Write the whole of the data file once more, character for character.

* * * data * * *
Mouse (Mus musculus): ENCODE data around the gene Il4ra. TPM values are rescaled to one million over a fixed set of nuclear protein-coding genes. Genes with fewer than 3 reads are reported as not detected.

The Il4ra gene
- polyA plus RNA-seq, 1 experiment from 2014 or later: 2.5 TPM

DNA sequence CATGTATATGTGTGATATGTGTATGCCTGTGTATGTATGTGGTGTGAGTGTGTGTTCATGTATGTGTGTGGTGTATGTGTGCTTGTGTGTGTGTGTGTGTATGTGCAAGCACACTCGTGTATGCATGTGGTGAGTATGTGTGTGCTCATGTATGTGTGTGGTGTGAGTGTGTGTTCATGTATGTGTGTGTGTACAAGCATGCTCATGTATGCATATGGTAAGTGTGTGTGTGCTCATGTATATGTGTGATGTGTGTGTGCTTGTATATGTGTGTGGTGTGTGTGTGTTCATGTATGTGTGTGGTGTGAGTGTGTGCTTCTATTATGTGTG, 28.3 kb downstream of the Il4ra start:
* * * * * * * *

Mouse (Mus musculus): ENCODE data around the gene Il4ra. TPM values are rescaled to one million over a fixed set of nuclear protein-coding genes. Genes with fewer than 3 reads are reported as not detected.

The Il4ra gene
- polyA plus RNA-seq, 1 experiment from 2014 or later: 2.5 TPM

DNA sequence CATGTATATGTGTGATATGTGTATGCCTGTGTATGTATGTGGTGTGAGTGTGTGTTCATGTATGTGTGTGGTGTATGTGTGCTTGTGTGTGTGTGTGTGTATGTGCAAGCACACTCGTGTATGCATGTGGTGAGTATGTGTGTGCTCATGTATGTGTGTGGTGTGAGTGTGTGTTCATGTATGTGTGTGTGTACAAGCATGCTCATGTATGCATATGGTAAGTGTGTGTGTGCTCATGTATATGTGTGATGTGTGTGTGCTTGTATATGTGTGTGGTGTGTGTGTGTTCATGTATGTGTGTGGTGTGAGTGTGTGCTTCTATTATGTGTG, 28.3 kb downstream of the Il4ra start: